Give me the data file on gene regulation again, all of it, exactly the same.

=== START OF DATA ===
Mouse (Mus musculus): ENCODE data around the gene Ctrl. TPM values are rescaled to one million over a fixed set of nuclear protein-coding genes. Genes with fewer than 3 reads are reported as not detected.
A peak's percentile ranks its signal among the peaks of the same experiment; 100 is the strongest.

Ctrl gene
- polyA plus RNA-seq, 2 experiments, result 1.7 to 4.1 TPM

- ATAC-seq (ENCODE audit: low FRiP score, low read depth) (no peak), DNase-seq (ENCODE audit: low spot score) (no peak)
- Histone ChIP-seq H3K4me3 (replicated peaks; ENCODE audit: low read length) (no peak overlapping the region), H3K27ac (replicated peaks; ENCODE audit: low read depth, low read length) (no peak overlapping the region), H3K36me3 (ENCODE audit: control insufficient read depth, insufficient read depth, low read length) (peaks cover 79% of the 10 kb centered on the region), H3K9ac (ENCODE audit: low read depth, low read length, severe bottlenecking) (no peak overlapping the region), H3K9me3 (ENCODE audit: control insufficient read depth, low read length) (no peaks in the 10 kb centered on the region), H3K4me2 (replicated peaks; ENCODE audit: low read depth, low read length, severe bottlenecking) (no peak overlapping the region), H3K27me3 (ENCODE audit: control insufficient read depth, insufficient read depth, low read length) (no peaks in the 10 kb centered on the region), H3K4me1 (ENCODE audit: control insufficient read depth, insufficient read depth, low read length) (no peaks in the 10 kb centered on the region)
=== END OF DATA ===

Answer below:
Mouse (Mus musculus): ENCODE data around the gene Ctrl. TPM values are rescaled to one million over a fixed set of nuclear protein-coding genes. Genes with fewer than 3 reads are reported as not detected.
A peak's percentile ranks its signal among the peaks of the same experiment; 100 is the strongest.

Ctrl gene
- polyA plus RNA-seq, 2 experiments, result 1.7 to 4.1 TPM

- ATAC-seq (ENCODE audit: low FRiP score, low read depth) (no peak), DNase-seq (ENCODE audit: low spot score) (no peak)
- Histone ChIP-seq H3K4me3 (replicated peaks; ENCODE audit: low read length) (no peak overlapping the region), H3K27ac (replicated peaks; ENCODE audit: low read depth, low read length) (no peak overlapping the region), H3K36me3 (ENCODE audit: control insufficient read depth, insufficient read depth, low read length) (peaks cover 79% of the 10 kb centered on the region), H3K9ac (ENCODE audit: low read depth, low read length, severe bottlenecking) (no peak overlapping the region), H3K9me3 (ENCODE audit: control insufficient read depth, low read length) (no peaks in the 10 kb centered on the region), H3K4me2 (replicated peaks; ENCODE audit: low read depth, low read length, severe bottlenecking) (no peak overlapping the region), H3K27me3 (ENCODE audit: control insufficient read depth, insufficient read depth, low read length) (no peaks in the 10 kb centered on the region), H3K4me1 (ENCODE audit: control insufficient read depth, insufficient read depth, low read length) (no peaks in the 10 kb centered on the region)